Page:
The Competition Commission of India (CCI) has fined 11 cement companies to the tune of Rs 6,300 crore, that is, 50 percent of their net profits for 2009-10 and 2010-11, for violation of provisions of the Competition Act, 2002 which deals with anti-competitive agreements including cartels. These companies include ACC, Ambuja Cements, Ultratech Cements and JK Cements.
The CCI passed the order pursuant to a complaint filed by the Builders Association of India (BAI), a lobby group of engineering and construction contractors, in June 2010 according to which the named cement companies under the platform provided by the Cement Manufacturer Association (CMA) have indulged directly and indirectly in the monopolistic and restrictive trade practices, in an effort to regulate and control the price of cement by limiting and restricting the production and supply of cement as against the available capacity of production.
Some time back, a news report stated that 11 airlines including British Airways were handed massive fines for running a price-fixing cartel on cargo flights. The EU competition commission said the cartel was “deplorable” and fined the companies 799 million euros (688.4 million pounds), following a four-year investigation. It was ruled that the firms illegally fixed surcharges for fuel and security in Europe between 1999 and 2006. The decision leaves the firms vulnerable to lawsuits from customers.
Another news report said that the Competition Commission of South Africa had named Apollo Tyres South Africa (Pty) Ltd, a subsidiary of India’s largest tyre maker in terms of sales by volume, for alleged involvement in a cartel that practised price-fixing.
The imperative question herein is what is a cartel and how does it impact us, the consumers. Cartel means an association of producers, sellers, distributors, traders or service providers who, by agreement among themselves, limit, control or attempt to control the production, distribution, sale or price of, or, trade in goods or provision of services (Section 2(c) of Competition Act, 2002).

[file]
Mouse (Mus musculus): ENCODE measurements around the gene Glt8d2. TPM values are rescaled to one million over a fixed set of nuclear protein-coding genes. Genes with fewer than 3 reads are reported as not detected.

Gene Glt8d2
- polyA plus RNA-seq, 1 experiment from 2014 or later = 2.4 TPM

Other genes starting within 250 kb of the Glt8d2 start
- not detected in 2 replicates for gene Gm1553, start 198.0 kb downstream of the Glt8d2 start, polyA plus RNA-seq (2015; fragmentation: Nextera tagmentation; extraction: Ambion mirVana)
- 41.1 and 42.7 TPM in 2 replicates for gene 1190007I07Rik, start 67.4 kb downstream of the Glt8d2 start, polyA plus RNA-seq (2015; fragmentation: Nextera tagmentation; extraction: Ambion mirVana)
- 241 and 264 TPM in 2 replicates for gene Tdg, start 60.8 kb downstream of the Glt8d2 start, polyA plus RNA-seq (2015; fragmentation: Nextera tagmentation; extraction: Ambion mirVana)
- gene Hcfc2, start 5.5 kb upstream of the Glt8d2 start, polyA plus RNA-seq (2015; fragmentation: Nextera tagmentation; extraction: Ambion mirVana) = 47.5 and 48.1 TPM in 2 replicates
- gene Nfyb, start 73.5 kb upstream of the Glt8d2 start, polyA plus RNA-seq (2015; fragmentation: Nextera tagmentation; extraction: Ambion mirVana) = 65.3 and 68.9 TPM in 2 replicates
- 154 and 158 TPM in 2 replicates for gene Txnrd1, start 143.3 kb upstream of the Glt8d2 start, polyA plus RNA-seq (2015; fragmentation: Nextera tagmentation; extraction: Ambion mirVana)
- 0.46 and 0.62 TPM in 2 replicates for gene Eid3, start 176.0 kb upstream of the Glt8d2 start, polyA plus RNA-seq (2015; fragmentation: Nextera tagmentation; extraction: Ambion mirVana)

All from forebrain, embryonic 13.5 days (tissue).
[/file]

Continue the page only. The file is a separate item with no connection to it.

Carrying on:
Cartels are an age-old phenomena in our society and have co-existed with business ever since. Adam Smith said in his classic Wealth of Nations that people of the same trade seldom meet together, even for merriment and diversion, but the conversation ends in a conspiracy against the public, or in some contrivance to raise prices.
As they are agreements formed in secret primarily between firms in direct competition with one another in the relevant market, cartels create an unfavourable effect on the market and are against the ethos of free and fair competition.
The cartels institutionalise the system of sharing the prices, capacities and production among each other using the platform of their associations to limit the production and supplies and determine the prices of product in the market. The cartels have been alleged to control supplies and determine prices of products which are not only detrimental to consumers but also to the economy.
CCI in its order against the cement companies has said that it had “considered the parallel and coordinated behaviour of cement companies on price, dispatch and supplies in the market”. After its investigation, CCI had also found that the cement companies had underutilised available production capacity “to reduce supplies and raise prices in times of higher demand”.
The most common form of cartelisation is by way of forming the trade associations which bring down the cost of meetings and coordinating activities among firms in a market thereby facilitating the establishment and enforcement of a cartel.